July 6, 2010

Computers know best

(Drop by every Monday, Wednesday, and Friday, for a new Mainly about Boats column.)

IN THE BEGINNING there was flax. And flax begat cotton. And cotton begat a whole bunch of exotic chemical compounds derived from oil. We have entered the Plastic Age of sails.

Laminates of Mylar, Kevlar, Spectra, nylon and Dacron are light, air-tight, and stretch-resistant. Sailmakers now talk of “building” sails instead of “making” them, although they still describe themselves as sailmakers rather than sailbuilders. Computers design sails now. They’re even being fashioned on full-size molds of the exact shape required.

But they’re still the mysterious, magic engines we have always known, although not understood. What we do understand is that small differences in shape make large differences in performance.

Lowell North said in a November 1996 interview in Latitude 38 magazine that computers now designs better sails than humans do. And not even the best intuitive sailmakers can see the difference.

Aha, I hear a cry from the back over there. “Who’s Lowell North?” you say.

Ignoramus. He’s the Olympic gold medalist who founded North Sails and built it into the biggest sailmaking firm in the world before selling out in the 1980s.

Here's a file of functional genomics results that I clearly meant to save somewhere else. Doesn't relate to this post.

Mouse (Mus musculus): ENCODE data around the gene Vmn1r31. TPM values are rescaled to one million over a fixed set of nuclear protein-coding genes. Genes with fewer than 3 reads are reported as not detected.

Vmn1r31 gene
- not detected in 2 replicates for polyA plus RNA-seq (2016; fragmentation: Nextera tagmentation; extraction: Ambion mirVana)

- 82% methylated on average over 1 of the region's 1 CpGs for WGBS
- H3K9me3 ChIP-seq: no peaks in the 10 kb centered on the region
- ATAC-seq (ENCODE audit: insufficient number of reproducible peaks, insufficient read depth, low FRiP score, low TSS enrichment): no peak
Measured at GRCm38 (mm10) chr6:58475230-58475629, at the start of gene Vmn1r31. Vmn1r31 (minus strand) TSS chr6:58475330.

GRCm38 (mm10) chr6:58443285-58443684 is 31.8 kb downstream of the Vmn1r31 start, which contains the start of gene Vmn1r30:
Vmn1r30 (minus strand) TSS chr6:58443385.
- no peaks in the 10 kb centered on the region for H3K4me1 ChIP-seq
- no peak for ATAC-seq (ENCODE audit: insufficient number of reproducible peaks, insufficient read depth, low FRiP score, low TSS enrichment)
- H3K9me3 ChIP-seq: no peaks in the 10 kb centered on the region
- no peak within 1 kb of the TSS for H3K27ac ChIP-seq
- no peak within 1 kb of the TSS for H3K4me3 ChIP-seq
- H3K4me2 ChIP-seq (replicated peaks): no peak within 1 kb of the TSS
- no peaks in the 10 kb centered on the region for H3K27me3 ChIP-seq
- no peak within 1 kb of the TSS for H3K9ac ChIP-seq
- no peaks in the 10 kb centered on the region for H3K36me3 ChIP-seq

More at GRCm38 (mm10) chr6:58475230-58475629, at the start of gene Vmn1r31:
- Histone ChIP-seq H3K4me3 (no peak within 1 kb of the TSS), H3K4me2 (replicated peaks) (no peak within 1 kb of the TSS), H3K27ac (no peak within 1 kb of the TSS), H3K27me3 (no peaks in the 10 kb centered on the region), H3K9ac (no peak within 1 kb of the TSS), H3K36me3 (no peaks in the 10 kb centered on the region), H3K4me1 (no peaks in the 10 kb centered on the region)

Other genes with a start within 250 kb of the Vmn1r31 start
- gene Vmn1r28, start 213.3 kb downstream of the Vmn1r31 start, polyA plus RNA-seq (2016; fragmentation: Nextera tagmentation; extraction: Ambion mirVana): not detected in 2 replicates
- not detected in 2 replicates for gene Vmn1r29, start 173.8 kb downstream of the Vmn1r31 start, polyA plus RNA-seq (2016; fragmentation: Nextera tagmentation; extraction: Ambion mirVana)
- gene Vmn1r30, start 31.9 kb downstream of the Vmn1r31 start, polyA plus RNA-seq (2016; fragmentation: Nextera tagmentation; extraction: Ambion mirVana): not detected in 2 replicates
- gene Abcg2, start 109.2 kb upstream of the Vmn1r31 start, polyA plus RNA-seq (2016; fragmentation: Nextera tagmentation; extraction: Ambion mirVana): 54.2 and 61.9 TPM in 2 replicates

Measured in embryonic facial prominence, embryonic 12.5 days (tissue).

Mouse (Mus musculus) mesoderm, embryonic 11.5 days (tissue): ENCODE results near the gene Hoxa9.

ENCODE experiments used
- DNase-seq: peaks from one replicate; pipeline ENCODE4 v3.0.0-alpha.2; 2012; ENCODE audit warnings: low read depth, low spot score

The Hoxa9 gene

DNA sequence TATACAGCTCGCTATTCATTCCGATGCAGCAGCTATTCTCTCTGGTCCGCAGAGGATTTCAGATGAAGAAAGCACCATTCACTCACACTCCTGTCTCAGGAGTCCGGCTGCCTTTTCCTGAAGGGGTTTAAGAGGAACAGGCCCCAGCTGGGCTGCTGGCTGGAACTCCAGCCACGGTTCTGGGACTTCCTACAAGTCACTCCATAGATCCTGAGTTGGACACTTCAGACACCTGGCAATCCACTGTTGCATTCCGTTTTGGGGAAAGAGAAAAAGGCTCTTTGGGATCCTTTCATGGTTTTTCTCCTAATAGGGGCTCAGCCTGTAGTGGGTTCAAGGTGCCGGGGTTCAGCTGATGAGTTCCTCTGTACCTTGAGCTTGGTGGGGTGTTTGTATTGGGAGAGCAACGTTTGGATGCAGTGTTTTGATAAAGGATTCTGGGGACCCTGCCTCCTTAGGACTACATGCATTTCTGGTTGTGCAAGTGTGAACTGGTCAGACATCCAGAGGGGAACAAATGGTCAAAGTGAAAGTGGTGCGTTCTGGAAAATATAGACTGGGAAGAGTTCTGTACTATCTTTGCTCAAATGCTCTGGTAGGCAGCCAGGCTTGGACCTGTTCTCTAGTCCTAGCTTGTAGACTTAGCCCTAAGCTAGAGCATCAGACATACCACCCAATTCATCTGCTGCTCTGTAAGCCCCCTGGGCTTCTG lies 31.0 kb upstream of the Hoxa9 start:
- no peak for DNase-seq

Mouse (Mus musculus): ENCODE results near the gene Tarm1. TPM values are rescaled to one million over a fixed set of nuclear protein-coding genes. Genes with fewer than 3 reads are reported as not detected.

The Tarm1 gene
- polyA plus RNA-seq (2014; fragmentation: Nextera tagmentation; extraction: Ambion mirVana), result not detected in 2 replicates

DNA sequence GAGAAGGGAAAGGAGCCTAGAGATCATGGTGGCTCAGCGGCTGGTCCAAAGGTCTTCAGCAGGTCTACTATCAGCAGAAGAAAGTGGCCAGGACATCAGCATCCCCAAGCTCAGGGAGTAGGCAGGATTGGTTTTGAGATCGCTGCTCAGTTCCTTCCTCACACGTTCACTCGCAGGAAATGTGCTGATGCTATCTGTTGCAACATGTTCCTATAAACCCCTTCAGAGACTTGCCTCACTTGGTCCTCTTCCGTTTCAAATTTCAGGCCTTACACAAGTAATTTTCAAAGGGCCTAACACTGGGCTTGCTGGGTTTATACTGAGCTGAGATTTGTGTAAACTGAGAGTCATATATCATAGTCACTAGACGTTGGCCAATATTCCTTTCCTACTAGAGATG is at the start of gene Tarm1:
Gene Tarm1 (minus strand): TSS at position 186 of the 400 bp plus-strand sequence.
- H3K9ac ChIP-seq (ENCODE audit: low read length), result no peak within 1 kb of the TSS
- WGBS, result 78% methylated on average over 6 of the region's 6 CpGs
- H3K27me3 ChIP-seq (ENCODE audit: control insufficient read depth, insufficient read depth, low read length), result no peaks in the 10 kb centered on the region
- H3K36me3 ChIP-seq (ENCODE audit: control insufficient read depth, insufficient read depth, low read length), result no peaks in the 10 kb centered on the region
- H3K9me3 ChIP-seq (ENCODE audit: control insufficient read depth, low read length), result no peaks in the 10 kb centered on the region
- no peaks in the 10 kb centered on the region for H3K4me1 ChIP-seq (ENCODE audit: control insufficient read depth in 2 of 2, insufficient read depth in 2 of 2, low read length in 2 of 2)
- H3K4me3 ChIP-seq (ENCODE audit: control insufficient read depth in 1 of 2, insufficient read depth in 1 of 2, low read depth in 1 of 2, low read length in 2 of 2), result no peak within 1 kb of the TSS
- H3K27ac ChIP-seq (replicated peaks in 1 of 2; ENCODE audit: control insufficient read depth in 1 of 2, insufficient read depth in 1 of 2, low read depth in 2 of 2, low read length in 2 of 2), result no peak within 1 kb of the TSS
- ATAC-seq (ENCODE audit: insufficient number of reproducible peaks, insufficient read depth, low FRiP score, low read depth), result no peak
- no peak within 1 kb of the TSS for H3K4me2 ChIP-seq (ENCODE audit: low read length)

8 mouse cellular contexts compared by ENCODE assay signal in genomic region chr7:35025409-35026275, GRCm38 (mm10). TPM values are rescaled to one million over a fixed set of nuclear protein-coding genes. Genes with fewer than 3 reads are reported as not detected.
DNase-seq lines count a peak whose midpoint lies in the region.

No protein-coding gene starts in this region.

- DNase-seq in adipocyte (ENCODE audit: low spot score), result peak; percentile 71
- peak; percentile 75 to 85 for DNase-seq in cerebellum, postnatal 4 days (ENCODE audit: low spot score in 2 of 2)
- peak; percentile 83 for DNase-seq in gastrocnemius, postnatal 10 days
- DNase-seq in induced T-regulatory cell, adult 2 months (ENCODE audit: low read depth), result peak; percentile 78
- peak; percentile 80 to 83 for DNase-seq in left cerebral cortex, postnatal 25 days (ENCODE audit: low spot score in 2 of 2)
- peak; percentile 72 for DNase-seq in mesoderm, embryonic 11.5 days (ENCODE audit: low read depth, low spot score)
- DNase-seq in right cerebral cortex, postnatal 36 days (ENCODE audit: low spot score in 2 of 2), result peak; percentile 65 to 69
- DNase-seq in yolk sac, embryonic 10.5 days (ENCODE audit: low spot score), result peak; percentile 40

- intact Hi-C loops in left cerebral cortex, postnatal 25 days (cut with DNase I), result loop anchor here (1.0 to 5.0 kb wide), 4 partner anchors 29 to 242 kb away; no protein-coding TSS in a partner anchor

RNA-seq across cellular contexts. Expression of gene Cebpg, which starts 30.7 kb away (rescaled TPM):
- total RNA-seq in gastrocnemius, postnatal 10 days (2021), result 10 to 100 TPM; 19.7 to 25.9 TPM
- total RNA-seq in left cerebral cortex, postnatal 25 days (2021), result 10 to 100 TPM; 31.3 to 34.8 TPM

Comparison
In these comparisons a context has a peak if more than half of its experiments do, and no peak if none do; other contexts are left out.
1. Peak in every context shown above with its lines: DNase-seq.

“None of us could tell which sail was fastest by just looking at it or looking at 3-D pictures of it,” he admitted. “No way — not one of us had a clue. I had figured I knew exactly what a fast sail should look like. But it wasn’t until we came to accept the fact that we didn’t really know what a fast sail should look like that we really began to make progress.”

Today’s Thought
Men are going to have to learns to be managers in a world where the organization will come close to consisting of all chiefs and one Indian. The Indian, of course, is the computer.
— Thomas L. Whisler, Professor of Business, U of Chicago

Boaters’ Rules of Thumb #66
Engine blowers. Two of the most important rules of thumb for engine compartment blowers on gasoline engines:
—They should always be set to blow air out, not in; and
—They should be run for at least five minutes before starting the engine.

“Every time I sneeze I’m overcome with hot passion.”
“Good grief. What do you take for it?”
“Black pepper.”

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